Thursday, April 14, 2011

Atlas of Remote Islands

Cover of Atlas of Remote Islands, light blue with a black tape bindingJudith Schalansky's thin volume Atlas of Remote Islands: Fifty Islands I Have Never Set Foot on and Never Will is an anomaly -- a tiny coffee table book, a carefully executed sketch, a design book about ideas and places.

From the opening essay, where she shares her childhood in East Germany and her fascination with the atlases that represented places she and her parents would never be allowed to visit, to each beautifully rendered map and mini-essay, the book is both light and heavy to read.

After the essay, each two-page spread gives the name and location of an island, what country claims it, how many inhabitants (if any), its size and distance from the nearest land, along with a full-page map and facing text.

The most overwhelming entries, for me, included:

Tromelin (east of Madagascar) -- In 1760, an East India Company ship landed on Madagascar to restock and while there, illegally stole 60 people to sell as slaves. After leaving Madagascar, a storm drove the ship off course and it wrecked on a tiny island (2 km long and 800 meters wide) 430 km to the east. The French sailors built a boat out of the ship wreckage and all of them sailed off, promising to send help (which they did not). Some of those left behind made a raft and sailed off, never to be seen again. 15 years after the wreck, seven women and a teenage boy who was a baby at the start were found by another French ship and brought to Mauritius. They had kept a fire burning then entire time as a signal. The island is named after the captain of the French rescue ship.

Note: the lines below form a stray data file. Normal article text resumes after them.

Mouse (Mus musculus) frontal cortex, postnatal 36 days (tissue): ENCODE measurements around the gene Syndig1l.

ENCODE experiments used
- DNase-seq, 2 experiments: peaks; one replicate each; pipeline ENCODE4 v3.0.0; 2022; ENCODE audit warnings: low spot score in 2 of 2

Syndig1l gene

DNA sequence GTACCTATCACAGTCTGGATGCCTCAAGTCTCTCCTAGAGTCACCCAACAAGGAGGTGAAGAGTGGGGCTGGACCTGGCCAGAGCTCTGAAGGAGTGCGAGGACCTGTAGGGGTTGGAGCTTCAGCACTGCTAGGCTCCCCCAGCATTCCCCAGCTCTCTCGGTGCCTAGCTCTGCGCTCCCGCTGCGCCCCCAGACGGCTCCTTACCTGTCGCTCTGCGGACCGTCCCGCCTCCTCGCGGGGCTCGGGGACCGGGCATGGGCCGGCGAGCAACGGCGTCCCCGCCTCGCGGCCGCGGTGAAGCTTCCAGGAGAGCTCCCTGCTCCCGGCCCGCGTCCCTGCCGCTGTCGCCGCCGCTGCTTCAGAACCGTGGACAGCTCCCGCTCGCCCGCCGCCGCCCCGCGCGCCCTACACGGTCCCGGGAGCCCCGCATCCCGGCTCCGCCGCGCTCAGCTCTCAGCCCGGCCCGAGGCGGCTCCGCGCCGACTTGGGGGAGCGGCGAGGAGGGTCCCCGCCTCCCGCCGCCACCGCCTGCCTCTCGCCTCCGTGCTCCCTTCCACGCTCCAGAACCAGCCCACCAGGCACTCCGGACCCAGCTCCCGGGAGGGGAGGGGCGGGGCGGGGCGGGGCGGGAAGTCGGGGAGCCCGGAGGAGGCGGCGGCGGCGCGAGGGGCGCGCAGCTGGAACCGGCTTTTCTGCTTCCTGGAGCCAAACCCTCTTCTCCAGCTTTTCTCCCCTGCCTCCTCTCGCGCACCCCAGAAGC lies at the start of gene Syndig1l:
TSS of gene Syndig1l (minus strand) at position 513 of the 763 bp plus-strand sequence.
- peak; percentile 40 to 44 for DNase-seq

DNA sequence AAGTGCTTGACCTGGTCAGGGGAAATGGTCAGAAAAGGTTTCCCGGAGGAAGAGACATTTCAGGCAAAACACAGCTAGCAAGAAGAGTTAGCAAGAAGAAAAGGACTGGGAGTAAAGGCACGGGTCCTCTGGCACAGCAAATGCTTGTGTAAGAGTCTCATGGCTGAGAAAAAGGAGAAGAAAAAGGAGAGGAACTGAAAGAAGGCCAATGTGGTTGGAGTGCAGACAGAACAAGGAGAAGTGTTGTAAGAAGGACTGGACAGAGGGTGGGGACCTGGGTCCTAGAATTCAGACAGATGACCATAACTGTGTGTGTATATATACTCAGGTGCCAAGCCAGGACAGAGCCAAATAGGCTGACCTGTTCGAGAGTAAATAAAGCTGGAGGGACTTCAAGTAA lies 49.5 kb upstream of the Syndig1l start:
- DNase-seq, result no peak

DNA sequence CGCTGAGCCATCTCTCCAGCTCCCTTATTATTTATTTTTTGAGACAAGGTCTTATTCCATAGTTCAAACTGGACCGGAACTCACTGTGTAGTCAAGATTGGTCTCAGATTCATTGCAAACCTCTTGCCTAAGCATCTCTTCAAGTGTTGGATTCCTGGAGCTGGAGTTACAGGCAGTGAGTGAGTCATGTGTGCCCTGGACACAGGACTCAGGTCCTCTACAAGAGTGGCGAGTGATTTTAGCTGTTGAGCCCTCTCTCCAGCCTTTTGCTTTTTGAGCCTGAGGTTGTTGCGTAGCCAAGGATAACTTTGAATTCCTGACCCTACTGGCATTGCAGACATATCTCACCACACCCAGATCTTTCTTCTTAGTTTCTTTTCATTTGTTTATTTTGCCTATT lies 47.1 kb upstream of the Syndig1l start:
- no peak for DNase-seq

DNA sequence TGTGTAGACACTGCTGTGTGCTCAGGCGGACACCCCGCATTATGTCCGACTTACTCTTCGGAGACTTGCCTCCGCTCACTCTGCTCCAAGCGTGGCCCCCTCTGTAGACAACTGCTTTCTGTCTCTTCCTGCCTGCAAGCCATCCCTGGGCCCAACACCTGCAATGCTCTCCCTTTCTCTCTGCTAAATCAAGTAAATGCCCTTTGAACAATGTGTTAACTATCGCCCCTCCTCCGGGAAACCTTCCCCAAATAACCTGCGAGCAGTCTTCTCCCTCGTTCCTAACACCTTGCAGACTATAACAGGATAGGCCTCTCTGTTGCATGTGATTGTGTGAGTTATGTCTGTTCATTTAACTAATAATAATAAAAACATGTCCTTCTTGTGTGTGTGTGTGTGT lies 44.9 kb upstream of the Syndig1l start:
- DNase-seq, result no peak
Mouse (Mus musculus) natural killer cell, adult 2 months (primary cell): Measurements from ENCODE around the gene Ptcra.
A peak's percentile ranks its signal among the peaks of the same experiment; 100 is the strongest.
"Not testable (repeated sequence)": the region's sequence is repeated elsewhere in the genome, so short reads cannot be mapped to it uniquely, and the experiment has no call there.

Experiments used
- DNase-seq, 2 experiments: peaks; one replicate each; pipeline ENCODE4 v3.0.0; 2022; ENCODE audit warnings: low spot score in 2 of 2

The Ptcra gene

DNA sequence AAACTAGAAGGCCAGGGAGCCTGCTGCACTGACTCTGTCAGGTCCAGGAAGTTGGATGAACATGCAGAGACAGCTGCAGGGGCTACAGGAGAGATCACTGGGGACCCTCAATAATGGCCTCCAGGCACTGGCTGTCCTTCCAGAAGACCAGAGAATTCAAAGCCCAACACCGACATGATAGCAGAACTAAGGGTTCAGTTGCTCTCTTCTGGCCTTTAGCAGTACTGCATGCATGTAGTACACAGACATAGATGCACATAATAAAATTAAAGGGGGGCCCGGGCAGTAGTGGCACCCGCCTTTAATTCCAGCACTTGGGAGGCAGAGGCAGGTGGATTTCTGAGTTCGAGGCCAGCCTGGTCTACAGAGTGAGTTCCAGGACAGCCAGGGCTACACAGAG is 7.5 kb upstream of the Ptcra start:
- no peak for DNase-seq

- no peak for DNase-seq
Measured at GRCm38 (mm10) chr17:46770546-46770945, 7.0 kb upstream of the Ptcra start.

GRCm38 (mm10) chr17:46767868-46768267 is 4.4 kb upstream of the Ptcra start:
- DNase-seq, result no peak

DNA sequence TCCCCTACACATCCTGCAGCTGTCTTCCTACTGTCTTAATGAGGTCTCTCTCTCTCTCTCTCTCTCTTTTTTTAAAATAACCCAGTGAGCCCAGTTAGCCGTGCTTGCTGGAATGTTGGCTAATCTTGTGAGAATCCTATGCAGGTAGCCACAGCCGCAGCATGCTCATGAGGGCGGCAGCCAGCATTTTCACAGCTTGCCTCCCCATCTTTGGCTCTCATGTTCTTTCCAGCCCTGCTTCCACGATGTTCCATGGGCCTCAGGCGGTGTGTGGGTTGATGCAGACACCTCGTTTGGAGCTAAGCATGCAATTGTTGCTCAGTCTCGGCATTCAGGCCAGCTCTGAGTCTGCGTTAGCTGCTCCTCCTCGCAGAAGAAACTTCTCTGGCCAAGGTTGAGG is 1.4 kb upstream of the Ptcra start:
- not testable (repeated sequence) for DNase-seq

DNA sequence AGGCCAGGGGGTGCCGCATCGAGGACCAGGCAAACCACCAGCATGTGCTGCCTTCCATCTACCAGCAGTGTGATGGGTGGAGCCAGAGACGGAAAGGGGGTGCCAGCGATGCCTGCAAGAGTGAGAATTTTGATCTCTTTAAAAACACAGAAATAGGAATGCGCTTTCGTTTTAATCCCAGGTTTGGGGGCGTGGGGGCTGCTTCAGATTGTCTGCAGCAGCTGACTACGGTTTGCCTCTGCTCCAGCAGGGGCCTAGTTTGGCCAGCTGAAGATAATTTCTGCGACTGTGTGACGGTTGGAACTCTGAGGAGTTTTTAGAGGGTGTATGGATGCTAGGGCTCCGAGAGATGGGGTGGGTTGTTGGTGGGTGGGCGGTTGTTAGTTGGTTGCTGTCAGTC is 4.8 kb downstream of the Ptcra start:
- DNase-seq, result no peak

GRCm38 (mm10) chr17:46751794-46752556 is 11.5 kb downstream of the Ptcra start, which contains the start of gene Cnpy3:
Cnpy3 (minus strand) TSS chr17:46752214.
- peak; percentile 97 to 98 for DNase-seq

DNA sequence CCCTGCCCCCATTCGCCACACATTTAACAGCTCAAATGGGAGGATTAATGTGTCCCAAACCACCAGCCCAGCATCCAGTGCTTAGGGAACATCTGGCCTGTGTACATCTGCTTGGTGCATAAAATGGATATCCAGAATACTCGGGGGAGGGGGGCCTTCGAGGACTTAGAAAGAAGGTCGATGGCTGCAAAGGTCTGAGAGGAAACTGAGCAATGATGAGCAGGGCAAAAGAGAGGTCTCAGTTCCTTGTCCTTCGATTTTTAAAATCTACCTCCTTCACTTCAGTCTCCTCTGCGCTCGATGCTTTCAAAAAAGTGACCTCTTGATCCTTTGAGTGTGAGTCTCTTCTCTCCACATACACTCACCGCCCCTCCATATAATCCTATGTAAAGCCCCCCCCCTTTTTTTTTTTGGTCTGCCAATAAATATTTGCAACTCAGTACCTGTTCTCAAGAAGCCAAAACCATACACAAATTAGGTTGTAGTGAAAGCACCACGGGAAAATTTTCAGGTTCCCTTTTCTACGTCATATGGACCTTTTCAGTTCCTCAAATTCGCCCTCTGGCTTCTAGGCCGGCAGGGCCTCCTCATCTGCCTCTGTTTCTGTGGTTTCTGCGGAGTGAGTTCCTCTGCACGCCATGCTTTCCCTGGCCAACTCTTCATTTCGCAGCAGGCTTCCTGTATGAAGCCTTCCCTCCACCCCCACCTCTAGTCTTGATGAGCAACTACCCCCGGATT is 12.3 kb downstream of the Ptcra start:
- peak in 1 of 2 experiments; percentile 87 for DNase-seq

Tikopia (east of Indonesia, and part of the Solomon Islands) has been inhabited for thousands of years, but at less than five square kilometers, it can only support 1,200 people who grow yams, bananas and taro, and fish in a brackish lake. I couldn't help seeing the island's people and their survival as a metaphor for our situation here on Earth:

When a cyclone or drought destroys the crops, many islanders opt for a swift death. Unmarried women hang themselves or swim out into the open sea, and many men go out to sea with their sons in a canoe, never to return.

Every year, the chiefs of the four clans preach the ideal of zero population growth. All the children in each family must be able to live from the land it owns, so only eldest sons can start families. The younger sons stay single and are careful not to produce any children. Feeling obliged to hinder conception, the men practise coitus interruptus, and if this does not work, the women press hot stones to their pregnant bellies.

A couple stop having children when the eldest son is old enough to marry. This is when the man will ask his wife, Whose child is this, for whom I must fetch food from the field? He decides whether the baby lives. The plantations are small. Let us kill the child, for if it lives, it will have no garden. The newborn is laid on its face to suffocate. There are no funerals for these children; they have not participated in life on Tikopia.
A patriarchally organized solution, yes, but it makes me think of how the societies detailed in Jared Diamond's book Collapse didn't deal with the reality of their situations. I wonder how contraception has affected these traditions on Tikopia. According to the Wikipedia, it is now common for young men to leave the island for work, which has eased the population pressure.

One final thought from Judith Schalansky:
Those who discovered the islands became famous, as if their achievements related to an act of creation, as if they had not merely found new worlds but actually invented them. Naming geographical features plays an important role in this, as if a place is only brought into existence once it has a name (page 20).

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